Racial differences in the association of CD14 polymorphisms with serum total IgE levels and allergen skin test reactivity
Authors Wang Z, Sundy JS, Foss CM, Barnhart HX, Palmer SM, Allgood SD, Trudeau E, Alexander KM, Levesque MC
Received 12 January 2013
Accepted for publication 8 April 2013
Published 25 June 2013 Volume 2013:6 Pages 81—92
Checked for plagiarism Yes
Review by Single anonymous peer review
Peer reviewer comments 5
ZongYao Wang,1 John S Sundy,1 Catherine M Foss,1 Huiman X Barnhart,2 Scott M Palmer,1 Sallie D Allgood,3 Evan Trudeau,1 Katie M Alexander,3 Marc C Levesque3
1Division of Pulmonary, Allergy and Critical Care Medicine, 2Duke Clinical Research Institute, 3Division of Rheumatology and Immunology, Duke University Medical Center, Durham, NC, USA
Background: The CD14 C-159T single nucleotide polymorphism (SNP) has been investigated widely as a candidate genetic locus in patients with allergic disease. There are conflicting results for the association of the CD14 C-159T SNP with total serum immunoglobulin E (IgE) levels and atopy. There are limited data regarding the association of the CD14 C-159T SNP in subjects of African ancestry. The aim of the study was to determine whether the C-159T SNP and other CD14 SNPs (C1188G, C1341T) were associated with total serum IgE levels and with allergy skin test results in nonatopic and atopic subjects; as well as in Caucasian and African American subjects.
Methods: A total of 291 participants, 18–40 years old, were screened to determine whether they were atopic and/or asthmatic. Analyses were performed to determine the association between CD14 C-159T, C1188G, or C1341T genotypes with serum IgE levels and with the number of positive skin tests among Caucasian or African American subjects.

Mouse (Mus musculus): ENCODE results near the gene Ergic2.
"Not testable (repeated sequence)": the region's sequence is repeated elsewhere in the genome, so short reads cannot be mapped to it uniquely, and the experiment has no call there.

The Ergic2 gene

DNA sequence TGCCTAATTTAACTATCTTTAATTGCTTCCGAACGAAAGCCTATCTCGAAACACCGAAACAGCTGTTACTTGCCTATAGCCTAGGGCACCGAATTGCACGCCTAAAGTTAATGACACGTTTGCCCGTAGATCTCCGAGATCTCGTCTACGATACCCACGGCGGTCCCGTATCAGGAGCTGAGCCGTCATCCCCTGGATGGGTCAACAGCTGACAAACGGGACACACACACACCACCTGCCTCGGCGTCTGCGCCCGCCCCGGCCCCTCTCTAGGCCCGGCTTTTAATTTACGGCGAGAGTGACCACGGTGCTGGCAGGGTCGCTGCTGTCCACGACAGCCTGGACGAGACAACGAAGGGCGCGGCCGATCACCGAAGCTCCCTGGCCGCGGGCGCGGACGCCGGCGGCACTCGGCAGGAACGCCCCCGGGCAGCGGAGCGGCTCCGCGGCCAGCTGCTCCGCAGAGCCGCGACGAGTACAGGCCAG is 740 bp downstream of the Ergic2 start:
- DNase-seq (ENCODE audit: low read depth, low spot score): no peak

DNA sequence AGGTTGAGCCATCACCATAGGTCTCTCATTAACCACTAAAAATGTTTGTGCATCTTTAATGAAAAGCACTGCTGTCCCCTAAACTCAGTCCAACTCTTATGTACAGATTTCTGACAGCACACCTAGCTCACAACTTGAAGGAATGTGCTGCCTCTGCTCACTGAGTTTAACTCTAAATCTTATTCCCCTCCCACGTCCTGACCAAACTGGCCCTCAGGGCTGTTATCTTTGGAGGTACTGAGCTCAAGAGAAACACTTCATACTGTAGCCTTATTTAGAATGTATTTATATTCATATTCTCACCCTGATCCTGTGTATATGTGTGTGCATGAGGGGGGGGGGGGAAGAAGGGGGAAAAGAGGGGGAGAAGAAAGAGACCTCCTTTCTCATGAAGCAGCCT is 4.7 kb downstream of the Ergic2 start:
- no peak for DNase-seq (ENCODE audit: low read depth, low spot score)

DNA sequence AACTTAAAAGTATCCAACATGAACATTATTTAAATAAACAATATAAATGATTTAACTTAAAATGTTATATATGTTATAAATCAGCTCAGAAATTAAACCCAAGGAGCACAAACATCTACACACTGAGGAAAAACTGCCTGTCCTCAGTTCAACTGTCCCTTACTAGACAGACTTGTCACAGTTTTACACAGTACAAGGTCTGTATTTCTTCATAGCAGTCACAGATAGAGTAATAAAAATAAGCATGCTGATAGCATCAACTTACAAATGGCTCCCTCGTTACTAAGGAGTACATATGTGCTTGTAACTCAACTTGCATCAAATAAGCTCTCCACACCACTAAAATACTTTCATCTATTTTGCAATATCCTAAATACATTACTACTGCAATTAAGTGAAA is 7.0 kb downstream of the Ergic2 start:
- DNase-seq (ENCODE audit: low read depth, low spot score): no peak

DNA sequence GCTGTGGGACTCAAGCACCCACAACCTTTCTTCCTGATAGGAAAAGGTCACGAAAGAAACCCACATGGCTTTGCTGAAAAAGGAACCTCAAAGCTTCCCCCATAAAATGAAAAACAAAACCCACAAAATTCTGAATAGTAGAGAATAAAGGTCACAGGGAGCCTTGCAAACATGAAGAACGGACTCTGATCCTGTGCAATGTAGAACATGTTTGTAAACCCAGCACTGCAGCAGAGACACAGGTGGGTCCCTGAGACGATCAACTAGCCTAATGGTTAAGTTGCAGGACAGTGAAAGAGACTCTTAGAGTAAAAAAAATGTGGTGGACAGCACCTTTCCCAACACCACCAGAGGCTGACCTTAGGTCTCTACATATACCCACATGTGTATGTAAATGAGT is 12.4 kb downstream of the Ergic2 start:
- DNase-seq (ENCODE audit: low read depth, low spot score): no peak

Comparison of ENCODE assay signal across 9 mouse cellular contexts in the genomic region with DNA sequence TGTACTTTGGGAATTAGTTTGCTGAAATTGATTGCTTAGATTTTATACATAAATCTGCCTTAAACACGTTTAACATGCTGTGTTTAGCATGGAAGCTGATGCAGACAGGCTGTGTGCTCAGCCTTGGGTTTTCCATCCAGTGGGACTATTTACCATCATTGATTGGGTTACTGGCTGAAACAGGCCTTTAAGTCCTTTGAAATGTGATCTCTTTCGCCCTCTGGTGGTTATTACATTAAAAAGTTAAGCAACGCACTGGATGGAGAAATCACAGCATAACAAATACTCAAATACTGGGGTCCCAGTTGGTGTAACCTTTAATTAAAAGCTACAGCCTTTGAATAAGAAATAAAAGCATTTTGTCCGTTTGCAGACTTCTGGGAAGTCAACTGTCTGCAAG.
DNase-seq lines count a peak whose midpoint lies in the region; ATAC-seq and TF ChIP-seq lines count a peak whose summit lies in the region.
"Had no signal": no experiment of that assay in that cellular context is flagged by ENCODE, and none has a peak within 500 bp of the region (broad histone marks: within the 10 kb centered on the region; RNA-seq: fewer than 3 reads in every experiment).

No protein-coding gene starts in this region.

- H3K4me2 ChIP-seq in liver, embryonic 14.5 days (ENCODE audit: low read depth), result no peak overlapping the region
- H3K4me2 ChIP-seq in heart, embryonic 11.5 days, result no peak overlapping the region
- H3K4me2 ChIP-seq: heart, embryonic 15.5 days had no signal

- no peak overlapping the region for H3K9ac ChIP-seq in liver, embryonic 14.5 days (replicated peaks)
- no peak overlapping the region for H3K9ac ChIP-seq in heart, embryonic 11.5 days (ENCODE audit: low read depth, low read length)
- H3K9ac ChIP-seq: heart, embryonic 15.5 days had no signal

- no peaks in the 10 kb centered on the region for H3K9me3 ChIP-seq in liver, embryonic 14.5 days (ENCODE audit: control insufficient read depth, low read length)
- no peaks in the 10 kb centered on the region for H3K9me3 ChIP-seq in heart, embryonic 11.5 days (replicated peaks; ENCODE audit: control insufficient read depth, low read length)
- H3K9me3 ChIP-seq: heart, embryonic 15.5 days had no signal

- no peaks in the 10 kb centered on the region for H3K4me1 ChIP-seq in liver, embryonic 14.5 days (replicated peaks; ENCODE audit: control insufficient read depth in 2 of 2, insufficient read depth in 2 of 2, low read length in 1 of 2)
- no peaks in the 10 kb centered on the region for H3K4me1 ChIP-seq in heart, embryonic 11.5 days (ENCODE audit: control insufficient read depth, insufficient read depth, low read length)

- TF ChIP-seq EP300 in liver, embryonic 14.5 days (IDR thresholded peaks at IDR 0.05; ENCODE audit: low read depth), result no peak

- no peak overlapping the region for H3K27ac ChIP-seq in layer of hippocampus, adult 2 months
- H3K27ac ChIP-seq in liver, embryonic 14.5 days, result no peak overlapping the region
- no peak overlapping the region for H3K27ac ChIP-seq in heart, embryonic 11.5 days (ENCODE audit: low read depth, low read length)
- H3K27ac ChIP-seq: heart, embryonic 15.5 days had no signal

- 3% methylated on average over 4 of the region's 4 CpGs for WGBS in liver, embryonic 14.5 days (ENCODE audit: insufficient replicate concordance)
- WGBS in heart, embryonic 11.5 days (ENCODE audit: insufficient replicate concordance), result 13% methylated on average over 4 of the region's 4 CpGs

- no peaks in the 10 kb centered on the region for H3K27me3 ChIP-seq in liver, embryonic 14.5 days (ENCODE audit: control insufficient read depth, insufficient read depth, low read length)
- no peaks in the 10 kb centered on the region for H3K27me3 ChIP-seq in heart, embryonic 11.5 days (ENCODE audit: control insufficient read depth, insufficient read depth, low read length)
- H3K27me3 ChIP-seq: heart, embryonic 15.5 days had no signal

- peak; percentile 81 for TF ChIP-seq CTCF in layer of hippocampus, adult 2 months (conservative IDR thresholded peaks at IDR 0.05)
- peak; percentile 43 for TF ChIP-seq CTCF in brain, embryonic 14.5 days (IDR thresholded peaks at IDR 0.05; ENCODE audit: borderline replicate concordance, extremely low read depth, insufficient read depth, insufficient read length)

Results: We found no significant association of serum total IgE level with CD14 C-159T, C1188G, or C1341T genotypes within nonatopic or atopic subjects. Subjects with CD14-159 T alleles had significantly more positive allergen skin tests than subjects without CD14-159 T alleles (P = 0.0388). There was a significant association between the CD14 1188 G allele, but not the CD14 1341 T allele, with the number of positive skin-test results in Caucasians, but not in African Americans.
Conclusion: These results support a possible association between CD14 polymorphisms and atopy. CD14-159 T or CD14 1188 G alleles were associated with atopic disease. For subjects with CD14 1188 G alleles, the association with atopic disease was stronger in Caucasians compared to African Americans.
Keywords: total serum immunoglobulin E, IgE, skin prick test, SPT, CD14-159T, single nucleotide polymorphism, SNP, lipopolysaccharide, LPS, endotoxin
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